Cabbage Patch 10Simon Freeman is pleased to win a race within a race as he takes part in the iconic Cabbage Patch 10 Miler
Monday 29 October 2012Name: Simon Freeman Occupation: Founder of Freestak
Event: Cabbage Patch 10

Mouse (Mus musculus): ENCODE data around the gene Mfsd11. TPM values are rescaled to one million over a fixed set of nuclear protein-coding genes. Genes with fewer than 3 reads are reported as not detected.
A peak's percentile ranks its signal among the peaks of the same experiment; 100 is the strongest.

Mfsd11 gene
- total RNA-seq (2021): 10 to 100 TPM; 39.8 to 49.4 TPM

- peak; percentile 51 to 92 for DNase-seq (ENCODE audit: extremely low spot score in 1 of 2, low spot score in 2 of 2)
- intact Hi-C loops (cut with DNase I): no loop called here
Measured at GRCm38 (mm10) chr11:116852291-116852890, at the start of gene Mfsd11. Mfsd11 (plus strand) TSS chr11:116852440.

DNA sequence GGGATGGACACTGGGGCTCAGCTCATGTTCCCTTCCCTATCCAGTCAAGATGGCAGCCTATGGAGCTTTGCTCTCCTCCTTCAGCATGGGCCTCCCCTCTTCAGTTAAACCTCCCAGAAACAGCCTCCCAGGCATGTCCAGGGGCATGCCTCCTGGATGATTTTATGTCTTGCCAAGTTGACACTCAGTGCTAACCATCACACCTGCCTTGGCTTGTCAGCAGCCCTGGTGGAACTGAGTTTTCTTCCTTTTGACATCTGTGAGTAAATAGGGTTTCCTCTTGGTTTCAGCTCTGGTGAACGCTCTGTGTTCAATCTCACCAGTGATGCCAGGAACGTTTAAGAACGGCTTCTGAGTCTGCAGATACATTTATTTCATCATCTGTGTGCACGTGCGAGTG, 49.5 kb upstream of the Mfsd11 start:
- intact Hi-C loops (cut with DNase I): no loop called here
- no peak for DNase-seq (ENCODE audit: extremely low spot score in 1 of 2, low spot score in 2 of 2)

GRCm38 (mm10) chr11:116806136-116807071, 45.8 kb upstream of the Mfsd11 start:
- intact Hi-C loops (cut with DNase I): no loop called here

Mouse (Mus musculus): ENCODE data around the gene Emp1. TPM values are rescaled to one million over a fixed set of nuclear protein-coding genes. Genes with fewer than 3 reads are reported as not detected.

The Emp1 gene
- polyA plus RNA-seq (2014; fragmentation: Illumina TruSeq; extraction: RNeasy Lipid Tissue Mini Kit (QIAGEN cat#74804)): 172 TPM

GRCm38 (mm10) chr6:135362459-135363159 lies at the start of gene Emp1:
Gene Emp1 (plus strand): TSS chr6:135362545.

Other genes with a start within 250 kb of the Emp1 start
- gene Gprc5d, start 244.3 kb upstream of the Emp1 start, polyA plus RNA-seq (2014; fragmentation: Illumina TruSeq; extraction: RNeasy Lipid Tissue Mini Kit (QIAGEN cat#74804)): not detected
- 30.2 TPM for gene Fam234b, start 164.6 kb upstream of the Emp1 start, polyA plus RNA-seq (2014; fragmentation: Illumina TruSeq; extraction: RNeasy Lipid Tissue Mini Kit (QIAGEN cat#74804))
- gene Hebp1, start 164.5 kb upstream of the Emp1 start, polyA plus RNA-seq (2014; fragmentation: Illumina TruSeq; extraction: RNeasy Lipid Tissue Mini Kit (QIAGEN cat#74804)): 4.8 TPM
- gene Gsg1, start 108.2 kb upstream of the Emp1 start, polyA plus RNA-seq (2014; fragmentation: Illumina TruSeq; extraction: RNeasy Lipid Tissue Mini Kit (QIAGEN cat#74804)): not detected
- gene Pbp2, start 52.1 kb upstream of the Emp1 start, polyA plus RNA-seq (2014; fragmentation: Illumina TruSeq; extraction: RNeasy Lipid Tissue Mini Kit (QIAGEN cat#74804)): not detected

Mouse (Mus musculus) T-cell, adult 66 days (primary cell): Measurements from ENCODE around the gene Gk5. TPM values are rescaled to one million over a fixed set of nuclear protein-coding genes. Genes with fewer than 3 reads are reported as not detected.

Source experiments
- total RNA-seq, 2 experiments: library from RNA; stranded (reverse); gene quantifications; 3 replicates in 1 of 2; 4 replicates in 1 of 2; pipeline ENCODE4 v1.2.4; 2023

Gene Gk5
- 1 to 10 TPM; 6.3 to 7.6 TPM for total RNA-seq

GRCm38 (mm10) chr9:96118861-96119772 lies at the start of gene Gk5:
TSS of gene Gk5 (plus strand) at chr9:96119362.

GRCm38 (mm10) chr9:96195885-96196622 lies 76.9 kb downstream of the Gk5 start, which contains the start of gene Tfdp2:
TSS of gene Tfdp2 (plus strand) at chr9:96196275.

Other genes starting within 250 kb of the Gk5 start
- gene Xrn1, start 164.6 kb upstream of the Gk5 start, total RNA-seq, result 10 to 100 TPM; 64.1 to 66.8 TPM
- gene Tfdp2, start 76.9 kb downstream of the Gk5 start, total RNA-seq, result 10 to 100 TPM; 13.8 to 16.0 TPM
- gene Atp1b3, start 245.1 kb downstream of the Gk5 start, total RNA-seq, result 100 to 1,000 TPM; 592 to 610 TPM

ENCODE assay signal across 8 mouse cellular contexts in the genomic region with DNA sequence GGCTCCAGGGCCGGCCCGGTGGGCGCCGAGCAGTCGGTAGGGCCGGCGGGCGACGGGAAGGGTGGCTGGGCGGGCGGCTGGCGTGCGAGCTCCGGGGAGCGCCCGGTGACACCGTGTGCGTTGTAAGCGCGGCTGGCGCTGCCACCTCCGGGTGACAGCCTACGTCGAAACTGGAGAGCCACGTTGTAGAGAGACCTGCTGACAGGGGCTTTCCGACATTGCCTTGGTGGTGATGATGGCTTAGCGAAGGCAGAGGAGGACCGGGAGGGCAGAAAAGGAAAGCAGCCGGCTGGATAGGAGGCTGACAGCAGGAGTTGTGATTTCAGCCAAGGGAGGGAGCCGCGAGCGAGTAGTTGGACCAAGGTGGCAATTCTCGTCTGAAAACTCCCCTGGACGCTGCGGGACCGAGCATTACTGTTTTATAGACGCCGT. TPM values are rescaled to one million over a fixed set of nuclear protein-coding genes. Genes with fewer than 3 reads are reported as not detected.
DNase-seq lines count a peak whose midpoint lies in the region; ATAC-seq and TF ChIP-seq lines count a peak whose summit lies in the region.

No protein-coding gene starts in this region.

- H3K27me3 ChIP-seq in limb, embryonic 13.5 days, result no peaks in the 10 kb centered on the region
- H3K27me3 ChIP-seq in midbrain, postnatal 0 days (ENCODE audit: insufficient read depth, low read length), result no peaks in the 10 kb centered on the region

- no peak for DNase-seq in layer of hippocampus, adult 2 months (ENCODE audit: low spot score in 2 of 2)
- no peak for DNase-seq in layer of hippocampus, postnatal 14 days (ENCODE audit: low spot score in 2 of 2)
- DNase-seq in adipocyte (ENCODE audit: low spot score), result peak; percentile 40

The Cabbage Patch is a bit of an institution, having been run over the same course since it was founded in 1982 by Frank Dupree, the landlord of the Cabbage Patch pub in Twickenham, and Malcolm Ellis. The race starts and ends in Twickenham, passing through Kingston and Richmond after 10 miles of what must be one of the flattest courses imaginable. Since it’s inception, the race has attracted some very high profile runners including Olympians Scott Overall, Mara Yamauchi and Mo Farah from the London Games and further back in time, Richard Nerurkar, whose stunning course record of 46 minutes 2 seconds is an all-time British record. But it is certainly not a race reserved for the super-fast and attracts runners of all types and speeds. On the day, the conditions were perfect – cool, calm and dry, although some of the runners were concerned that the stretch on the river towpath might be flooded due to the rain the previous night. Nevertheless, this was going to be a great day to race. As the runners were walked from the holding area to the side of the high street, to the start line, there was a palpable sense of excitement and perhaps some trepidation. 10 miles is an interesting distance – long enough that it can’t be attacked recklessly but not long enough that it can be approached in the same was as the more familiar half marathon distance. But there was no time to wonder about these things – as soon as we arrived at the start line the gun went and the runners surged forwards. The runners soon spread out, although I was sure that some of those in front of me might have started a little enthusiastically. We would see I guess! The course is very much on roads and can be a bit twisty as it works its way through the residential areas bordering the river in Twickenham. The roads were pretty much empty though and there was literally dozens of marshals clad in high-viz vests to ensure there was no chance of getting lost. The flat course does lend itself to running quickly, but there was a bit of a breeze this year and I worked hard to make sure that as the race shook out, I was with a small group of three other runners as we approached the four mile mark. At that point it seemed as though many of the more enthusiastic and less realistic runners realised that they would have to adjust their pace and my new found friends and I passed a number of runners including the second place woman. The main part of the race, from mile four to eight passed unremarkably and I managed to maintain my pace by working with the one member of the little group that had formed, who stuck with me. There were some muddy sections of the towpath and a few puddle to negotiate, but all in all the course was fine and the weather stayed perfect. After eight miles I found myself on my own and resolved to just push on as best I could. I wasn’t really catching anyone by that stage but neither was anyone catching me (which was good as my running club uses the Cabbage Patch 10 as it’s club championship race and I was in first place in the race-within-a-race!) The final few twist and turns came and went in a blur and suddenly I was turning into the gates of York House where the finish line is located. I was the first in my club and 30th overall in a time of 57mins 45secs (almost exactly 10 minutes behind the winning man!) and was very happy as I collected my iconic Cabbage Patch t-shirt and headed off to the pub for a well-earned pint! I think that Cabbage Patch is a great race. It is undoubtedly a busy race and the course is narrow in places, but it is wonderful to know that you are running on such a famous course and in the footsteps of legends of our sport. It is also a great distance to test yourself on and there is always the chance of winning a cabbage for your efforts (and ‘no’ I’m not joking!)
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